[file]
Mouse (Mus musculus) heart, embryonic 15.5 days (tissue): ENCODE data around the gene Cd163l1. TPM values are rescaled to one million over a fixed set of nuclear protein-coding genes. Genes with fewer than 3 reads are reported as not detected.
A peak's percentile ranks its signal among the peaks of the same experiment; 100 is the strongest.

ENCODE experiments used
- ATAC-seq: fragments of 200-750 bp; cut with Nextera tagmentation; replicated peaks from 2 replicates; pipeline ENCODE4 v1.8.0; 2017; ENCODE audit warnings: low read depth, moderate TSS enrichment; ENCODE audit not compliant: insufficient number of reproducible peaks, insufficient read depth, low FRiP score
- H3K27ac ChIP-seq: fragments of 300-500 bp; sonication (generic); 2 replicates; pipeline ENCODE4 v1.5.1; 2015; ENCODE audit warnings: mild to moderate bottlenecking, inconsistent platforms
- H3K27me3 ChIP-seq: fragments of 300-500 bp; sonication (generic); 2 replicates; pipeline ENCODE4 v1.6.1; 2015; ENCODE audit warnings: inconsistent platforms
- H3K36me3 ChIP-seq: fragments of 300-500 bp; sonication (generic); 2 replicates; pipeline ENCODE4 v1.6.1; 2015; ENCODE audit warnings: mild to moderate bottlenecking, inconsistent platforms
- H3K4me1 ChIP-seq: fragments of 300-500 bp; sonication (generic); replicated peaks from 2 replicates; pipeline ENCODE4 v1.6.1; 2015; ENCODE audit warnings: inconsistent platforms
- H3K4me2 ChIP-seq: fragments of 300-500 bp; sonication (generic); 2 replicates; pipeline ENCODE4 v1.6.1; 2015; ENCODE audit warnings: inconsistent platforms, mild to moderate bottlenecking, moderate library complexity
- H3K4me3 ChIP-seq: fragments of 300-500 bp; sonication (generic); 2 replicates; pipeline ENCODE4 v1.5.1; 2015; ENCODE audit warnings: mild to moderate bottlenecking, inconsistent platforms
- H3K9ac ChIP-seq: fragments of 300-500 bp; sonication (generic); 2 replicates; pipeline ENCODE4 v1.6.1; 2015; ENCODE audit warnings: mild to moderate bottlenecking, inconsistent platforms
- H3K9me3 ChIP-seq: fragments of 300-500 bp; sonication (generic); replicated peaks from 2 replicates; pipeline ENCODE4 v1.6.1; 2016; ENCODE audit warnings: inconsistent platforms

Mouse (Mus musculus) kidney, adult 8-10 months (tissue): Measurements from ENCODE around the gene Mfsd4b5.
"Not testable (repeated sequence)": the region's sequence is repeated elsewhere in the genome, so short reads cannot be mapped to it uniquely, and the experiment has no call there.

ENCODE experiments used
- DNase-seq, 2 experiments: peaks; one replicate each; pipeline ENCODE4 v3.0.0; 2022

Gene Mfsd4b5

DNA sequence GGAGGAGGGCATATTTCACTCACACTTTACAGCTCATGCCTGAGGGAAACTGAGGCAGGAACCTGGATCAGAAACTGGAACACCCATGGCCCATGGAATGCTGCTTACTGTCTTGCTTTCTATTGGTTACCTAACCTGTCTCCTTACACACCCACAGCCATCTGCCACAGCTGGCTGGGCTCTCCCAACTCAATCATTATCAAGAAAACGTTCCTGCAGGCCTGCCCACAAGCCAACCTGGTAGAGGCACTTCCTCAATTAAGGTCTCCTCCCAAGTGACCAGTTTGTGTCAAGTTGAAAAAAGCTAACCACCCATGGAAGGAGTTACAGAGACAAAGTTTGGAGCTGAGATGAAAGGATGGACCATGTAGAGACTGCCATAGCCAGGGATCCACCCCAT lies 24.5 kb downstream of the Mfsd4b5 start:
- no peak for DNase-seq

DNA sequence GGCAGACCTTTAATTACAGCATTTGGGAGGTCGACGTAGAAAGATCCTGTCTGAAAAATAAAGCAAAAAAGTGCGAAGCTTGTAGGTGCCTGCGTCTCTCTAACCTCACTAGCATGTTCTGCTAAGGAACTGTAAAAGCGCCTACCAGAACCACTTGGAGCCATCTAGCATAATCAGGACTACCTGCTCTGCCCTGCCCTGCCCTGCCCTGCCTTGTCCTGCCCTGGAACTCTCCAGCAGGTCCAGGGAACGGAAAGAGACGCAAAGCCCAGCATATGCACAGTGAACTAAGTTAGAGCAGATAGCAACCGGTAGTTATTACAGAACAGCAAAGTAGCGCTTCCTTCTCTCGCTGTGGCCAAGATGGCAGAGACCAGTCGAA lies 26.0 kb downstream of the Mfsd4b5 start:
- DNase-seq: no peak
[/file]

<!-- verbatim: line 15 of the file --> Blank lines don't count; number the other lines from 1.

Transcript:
ENCODE experiments used